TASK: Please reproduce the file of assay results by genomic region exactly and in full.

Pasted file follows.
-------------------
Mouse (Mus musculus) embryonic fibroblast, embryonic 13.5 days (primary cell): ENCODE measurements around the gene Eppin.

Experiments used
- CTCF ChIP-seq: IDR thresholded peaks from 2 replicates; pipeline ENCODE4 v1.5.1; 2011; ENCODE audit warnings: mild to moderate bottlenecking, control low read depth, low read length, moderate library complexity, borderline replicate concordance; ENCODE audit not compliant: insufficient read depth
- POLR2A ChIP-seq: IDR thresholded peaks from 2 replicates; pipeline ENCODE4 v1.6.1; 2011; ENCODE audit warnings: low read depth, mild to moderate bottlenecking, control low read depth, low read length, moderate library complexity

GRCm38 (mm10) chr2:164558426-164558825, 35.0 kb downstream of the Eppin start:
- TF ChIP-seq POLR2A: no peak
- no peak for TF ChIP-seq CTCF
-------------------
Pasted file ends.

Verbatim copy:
Mouse (Mus musculus) embryonic fibroblast, embryonic 13.5 days (primary cell): ENCODE measurements around the gene Eppin.

Experiments used
- CTCF ChIP-seq: IDR thresholded peaks from 2 replicates; pipeline ENCODE4 v1.5.1; 2011; ENCODE audit warnings: mild to moderate bottlenecking, control low read depth, low read length, moderate library complexity, borderline replicate concordance; ENCODE audit not compliant: insufficient read depth
- POLR2A ChIP-seq: IDR thresholded peaks from 2 replicates; pipeline ENCODE4 v1.6.1; 2011; ENCODE audit warnings: low read depth, mild to moderate bottlenecking, control low read depth, low read length, moderate library complexity

GRCm38 (mm10) chr2:164558426-164558825, 35.0 kb downstream of the Eppin start:
- TF ChIP-seq POLR2A: no peak
- no peak for TF ChIP-seq CTCF